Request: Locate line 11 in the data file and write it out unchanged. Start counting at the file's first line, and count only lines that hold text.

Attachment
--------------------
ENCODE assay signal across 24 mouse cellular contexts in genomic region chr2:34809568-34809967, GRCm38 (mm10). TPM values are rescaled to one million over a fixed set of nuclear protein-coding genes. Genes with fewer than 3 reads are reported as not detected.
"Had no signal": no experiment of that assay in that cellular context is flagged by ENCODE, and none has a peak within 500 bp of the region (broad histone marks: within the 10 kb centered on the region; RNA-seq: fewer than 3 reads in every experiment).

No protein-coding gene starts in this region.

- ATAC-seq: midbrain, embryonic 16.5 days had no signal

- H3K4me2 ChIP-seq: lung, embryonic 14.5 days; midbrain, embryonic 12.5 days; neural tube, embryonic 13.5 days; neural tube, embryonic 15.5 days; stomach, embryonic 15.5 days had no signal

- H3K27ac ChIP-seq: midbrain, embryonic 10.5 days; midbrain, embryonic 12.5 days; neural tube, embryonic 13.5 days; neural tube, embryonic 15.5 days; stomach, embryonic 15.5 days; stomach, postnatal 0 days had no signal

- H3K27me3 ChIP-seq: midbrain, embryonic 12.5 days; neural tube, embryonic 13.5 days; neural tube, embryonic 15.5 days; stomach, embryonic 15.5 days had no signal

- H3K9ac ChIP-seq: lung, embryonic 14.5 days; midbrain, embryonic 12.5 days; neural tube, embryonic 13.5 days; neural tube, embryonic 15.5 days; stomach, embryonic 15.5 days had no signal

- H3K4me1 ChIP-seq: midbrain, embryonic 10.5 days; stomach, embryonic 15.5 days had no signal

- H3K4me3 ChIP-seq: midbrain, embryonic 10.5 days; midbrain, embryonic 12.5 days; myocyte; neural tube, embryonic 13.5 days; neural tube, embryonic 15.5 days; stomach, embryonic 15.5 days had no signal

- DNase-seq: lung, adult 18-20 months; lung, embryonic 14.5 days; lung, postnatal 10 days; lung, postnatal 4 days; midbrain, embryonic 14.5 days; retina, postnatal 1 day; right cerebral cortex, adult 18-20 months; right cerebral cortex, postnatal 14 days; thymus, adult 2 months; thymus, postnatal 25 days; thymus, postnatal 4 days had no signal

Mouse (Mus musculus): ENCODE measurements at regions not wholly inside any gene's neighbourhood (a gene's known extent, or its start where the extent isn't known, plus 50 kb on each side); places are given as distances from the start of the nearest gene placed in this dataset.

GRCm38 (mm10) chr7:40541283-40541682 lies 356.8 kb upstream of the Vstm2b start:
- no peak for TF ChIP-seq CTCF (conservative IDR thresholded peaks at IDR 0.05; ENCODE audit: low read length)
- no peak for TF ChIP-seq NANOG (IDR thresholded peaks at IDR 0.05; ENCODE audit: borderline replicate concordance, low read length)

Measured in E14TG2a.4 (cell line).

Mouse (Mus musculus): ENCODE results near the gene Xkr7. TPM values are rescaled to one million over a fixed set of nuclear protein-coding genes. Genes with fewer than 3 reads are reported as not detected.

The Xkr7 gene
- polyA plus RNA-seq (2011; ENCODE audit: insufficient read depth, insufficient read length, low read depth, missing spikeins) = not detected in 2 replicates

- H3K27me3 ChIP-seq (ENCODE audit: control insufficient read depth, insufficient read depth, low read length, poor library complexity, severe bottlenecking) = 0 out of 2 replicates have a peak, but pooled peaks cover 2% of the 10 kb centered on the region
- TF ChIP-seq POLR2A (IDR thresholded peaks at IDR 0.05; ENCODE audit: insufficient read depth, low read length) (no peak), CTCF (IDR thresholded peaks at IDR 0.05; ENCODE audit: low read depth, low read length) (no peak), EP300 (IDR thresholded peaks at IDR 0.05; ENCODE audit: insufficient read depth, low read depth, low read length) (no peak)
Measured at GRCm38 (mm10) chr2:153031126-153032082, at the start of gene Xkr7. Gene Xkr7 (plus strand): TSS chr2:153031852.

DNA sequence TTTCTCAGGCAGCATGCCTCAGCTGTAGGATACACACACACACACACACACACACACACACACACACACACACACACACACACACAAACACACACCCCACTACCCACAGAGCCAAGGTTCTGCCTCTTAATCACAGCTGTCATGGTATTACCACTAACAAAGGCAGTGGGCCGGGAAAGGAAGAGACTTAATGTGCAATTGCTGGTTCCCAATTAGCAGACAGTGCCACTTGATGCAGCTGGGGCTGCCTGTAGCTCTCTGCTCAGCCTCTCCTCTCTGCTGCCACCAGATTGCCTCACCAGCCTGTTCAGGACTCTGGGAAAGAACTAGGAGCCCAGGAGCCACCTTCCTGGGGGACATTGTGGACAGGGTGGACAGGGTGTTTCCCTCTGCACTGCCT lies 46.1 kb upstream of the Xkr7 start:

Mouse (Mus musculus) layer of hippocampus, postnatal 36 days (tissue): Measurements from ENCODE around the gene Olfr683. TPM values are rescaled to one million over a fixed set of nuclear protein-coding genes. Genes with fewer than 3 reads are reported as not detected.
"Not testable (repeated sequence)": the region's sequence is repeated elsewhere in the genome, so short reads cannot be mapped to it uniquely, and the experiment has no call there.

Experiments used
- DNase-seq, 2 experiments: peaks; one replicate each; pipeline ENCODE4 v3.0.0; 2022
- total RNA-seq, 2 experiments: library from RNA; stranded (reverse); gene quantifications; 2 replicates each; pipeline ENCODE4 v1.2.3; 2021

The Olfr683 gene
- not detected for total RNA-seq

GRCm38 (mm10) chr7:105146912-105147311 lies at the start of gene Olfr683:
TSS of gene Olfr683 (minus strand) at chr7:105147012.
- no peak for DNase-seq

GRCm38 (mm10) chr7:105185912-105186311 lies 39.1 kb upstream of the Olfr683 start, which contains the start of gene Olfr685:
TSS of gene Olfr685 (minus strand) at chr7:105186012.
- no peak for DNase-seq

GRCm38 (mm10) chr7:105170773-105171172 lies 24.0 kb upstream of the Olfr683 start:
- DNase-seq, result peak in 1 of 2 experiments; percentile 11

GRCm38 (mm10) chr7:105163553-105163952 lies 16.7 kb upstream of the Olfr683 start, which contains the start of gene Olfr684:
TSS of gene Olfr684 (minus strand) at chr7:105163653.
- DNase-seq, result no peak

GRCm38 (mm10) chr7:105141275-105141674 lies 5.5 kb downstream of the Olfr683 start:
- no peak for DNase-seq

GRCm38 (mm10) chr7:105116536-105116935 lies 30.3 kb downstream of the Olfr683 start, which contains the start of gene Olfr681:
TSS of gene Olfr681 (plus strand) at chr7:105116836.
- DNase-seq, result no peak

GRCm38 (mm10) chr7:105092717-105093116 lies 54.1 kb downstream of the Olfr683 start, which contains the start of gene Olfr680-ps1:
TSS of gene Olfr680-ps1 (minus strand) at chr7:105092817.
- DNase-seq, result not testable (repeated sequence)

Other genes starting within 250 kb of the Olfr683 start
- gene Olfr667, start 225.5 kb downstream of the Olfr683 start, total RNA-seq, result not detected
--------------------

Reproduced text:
- DNase-seq: lung, adult 18-20 months; lung, embryonic 14.5 days; lung, postnatal 10 days; lung, postnatal 4 days; midbrain, embryonic 14.5 days; retina, postnatal 1 day; right cerebral cortex, adult 18-20 months; right cerebral cortex, postnatal 14 days; thymus, adult 2 months; thymus, postnatal 25 days; thymus, postnatal 4 days had no signal